A day in the life of the Pride of Dixie

Butterflies and adrenaline coursing through veins, stadium lights blaring from above and screams of crowds chanting, this is a day in the life of the University of North Alabama Pride of Dixie marching band.

The UNA band program is the largest student organization on the UNA campus. The program began in 1949 with 12 members and has increased to more than 230.

It is composed of different sections of members who play instruments and the auxiliary units, which are the Lionettes, Majorettes and Color Guard. The Pride of Dixie performs at all home games. It also travels across the state and out of state showcasing its halftime show at high school football games, band competitions and exhibitions.

“Membership in the band means a great deal to me,” said Madeline Hammond, captain of the Lionette dance line. “Being a small part of a large group of diverse members who are working together with a common sense of purpose is extremely rewarding, and I am grateful for my opportunity to contribute to the group as a whole.”

Executing a halftime show takes many hours of practice in the band’s set rehearsal time and outside of rehearsal. The entire band meets for full ensemble rehearsal daily from 2 to 3:30 p.m. Practice for the band takes place at Pride Field, directly across from Rice and Rivers Hall, or at Braly Stadium.

The band will have an additional Saturday morning rehearsal if they have a performance that day.

“Our practice schedules are very busy, yet allow enough time for members to still be involved in other activities,” said Maegan Dorsett, a sophomore lionette.

Auxiliary members’ practice begins in the summer. During the summer, they have workouts and practice every weekend. The fall practice for the auxiliary begins at 1:15 p.m. with a workout with their trainer.

“Practices are very demanding both in-season and out of season as well, but they are equally rewarding,” Hammond said. “We practice at 6 a.m. We practice in extreme heat. We practice in the rain. We do whatever it takes to get our performances to the high standards that have been set by outstanding Lionette lines of the past.”

Hammond added the physicality of their show demands they condition themselves physically throughout the year.

Both auxiliary and ensemble members dedicate time outside of rehearsal to work as a group in a sectional practice.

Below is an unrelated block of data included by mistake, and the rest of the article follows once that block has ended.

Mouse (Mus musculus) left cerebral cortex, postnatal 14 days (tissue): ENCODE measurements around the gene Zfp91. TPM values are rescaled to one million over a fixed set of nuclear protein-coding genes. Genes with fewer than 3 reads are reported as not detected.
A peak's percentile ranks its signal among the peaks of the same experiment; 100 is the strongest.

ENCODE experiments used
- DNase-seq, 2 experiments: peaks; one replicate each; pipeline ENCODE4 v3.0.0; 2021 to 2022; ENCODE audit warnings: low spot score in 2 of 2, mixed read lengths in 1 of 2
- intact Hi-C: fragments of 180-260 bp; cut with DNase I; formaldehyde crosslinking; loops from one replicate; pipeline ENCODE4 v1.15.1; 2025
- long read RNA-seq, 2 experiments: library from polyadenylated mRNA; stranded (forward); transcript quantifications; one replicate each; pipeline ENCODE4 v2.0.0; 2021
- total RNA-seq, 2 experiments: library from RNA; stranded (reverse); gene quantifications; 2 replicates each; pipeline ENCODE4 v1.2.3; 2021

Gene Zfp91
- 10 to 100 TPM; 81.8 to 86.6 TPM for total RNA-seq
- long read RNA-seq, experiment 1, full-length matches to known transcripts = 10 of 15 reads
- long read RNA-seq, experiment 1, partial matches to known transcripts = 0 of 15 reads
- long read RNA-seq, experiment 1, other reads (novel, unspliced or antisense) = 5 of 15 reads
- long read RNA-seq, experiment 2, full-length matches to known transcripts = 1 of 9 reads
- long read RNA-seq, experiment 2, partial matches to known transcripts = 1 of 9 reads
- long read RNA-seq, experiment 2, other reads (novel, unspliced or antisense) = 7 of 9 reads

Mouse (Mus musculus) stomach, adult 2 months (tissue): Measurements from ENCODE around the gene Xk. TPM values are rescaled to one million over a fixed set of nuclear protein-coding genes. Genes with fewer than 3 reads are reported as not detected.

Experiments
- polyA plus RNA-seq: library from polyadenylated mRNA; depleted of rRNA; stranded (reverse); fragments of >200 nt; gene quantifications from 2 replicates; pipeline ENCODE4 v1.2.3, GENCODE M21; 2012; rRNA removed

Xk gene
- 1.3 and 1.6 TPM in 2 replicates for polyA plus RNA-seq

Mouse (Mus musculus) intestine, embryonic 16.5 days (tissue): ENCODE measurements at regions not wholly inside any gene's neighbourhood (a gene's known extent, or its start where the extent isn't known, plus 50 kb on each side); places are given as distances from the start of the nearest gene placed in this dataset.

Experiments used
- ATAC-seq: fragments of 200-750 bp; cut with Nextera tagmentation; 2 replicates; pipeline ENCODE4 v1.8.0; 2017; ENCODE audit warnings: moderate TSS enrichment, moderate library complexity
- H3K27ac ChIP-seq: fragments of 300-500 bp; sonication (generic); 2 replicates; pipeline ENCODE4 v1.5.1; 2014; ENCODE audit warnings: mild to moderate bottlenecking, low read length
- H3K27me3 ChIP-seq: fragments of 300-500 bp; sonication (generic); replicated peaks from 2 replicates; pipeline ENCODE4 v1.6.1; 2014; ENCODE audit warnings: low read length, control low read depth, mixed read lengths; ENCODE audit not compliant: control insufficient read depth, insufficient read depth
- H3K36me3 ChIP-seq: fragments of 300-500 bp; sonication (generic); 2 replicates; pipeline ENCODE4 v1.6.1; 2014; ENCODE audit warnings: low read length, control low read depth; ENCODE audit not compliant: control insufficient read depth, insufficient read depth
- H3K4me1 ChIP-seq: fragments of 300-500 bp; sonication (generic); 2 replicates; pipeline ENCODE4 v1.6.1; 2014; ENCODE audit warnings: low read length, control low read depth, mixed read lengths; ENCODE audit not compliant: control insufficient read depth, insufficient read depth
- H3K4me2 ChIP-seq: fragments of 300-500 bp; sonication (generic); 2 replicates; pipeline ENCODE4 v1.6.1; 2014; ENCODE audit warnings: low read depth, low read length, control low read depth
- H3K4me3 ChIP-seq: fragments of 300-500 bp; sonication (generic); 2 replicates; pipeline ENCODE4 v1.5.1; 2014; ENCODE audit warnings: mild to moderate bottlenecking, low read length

“Outside of the group, I have sectionals that meet weekly, along with individual practice time daily, and this private time can range from anywhere between 30 minutes and two hours each day,” said Nicholas Watts, a senior baritone player.

The band’s demands of their practice schedule depends on the detail and intricacy of their performance show.

“It cultivates a level of discipline and focus that I know will benefit each of us even after we leave UNA and enter the workforce,” Hammond said.

This year, the band will perform at the Bands of America Exhibition at the Southeastern Super Regional in Powder Spring, Ga and the Northwest Georgia Marching Championship in Cass, Ga.

The band will also perform at the National Collegiate Marching Band Championship Bowl in Columbia, S.C.

“There’s always that nervousness and butterflies that hit you as you walk onto the field, but the minute you hear that first note, the feeling goes away and you are encapsulated by that adrenaline,” said Merritt Malone, captain of the majorette line. “Performing for a cheering crowd is a feeling that’s unexplainable.”

Malone said she could not name a single person on that band field who does not love performing.

The band works to uphold a tradition of performance quality and standards that were set by past members of the ensemble.

“The Pride of Dixie is a constant reminder that I am part of something bigger than myself,” Watts said. “It instills in me that I am just as equal as the person next to me.”

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